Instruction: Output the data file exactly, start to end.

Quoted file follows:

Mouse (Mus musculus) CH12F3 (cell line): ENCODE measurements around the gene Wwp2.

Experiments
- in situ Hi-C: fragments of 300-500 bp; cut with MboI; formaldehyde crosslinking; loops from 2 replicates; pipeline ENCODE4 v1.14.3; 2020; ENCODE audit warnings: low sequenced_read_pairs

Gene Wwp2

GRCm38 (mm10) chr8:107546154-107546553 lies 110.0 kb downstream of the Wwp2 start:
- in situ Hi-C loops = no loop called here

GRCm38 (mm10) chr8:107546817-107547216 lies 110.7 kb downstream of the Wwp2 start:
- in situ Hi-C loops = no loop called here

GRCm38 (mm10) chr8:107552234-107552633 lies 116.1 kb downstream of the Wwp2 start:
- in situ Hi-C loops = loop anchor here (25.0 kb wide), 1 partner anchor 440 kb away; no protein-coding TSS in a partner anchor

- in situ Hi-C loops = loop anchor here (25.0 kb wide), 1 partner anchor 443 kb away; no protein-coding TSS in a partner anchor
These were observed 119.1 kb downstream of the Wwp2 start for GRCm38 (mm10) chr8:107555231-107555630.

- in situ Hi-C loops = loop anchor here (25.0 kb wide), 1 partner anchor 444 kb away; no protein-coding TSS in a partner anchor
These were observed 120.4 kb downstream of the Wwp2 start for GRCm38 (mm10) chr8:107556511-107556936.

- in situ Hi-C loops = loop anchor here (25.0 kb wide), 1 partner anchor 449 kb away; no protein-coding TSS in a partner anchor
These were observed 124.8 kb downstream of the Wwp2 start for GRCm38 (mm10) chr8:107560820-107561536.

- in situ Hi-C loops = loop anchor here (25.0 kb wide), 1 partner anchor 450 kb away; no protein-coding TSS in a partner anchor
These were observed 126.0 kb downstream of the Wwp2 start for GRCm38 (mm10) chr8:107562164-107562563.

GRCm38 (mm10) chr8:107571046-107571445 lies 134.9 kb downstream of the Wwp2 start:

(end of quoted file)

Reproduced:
Mouse (Mus musculus) CH12F3 (cell line): ENCODE measurements around the gene Wwp2.

Experiments
- in situ Hi-C: fragments of 300-500 bp; cut with MboI; formaldehyde crosslinking; loops from 2 replicates; pipeline ENCODE4 v1.14.3; 2020; ENCODE audit warnings: low sequenced_read_pairs

Gene Wwp2

GRCm38 (mm10) chr8:107546154-107546553 lies 110.0 kb downstream of the Wwp2 start:
- in situ Hi-C loops = no loop called here

GRCm38 (mm10) chr8:107546817-107547216 lies 110.7 kb downstream of the Wwp2 start:
- in situ Hi-C loops = no loop called here

GRCm38 (mm10) chr8:107552234-107552633 lies 116.1 kb downstream of the Wwp2 start:
- in situ Hi-C loops = loop anchor here (25.0 kb wide), 1 partner anchor 440 kb away; no protein-coding TSS in a partner anchor

- in situ Hi-C loops = loop anchor here (25.0 kb wide), 1 partner anchor 443 kb away; no protein-coding TSS in a partner anchor
These were observed 119.1 kb downstream of the Wwp2 start for GRCm38 (mm10) chr8:107555231-107555630.

- in situ Hi-C loops = loop anchor here (25.0 kb wide), 1 partner anchor 444 kb away; no protein-coding TSS in a partner anchor
These were observed 120.4 kb downstream of the Wwp2 start for GRCm38 (mm10) chr8:107556511-107556936.

- in situ Hi-C loops = loop anchor here (25.0 kb wide), 1 partner anchor 449 kb away; no protein-coding TSS in a partner anchor
These were observed 124.8 kb downstream of the Wwp2 start for GRCm38 (mm10) chr8:107560820-107561536.

- in situ Hi-C loops = loop anchor here (25.0 kb wide), 1 partner anchor 450 kb away; no protein-coding TSS in a partner anchor
These were observed 126.0 kb downstream of the Wwp2 start for GRCm38 (mm10) chr8:107562164-107562563.

GRCm38 (mm10) chr8:107571046-107571445 lies 134.9 kb downstream of the Wwp2 start: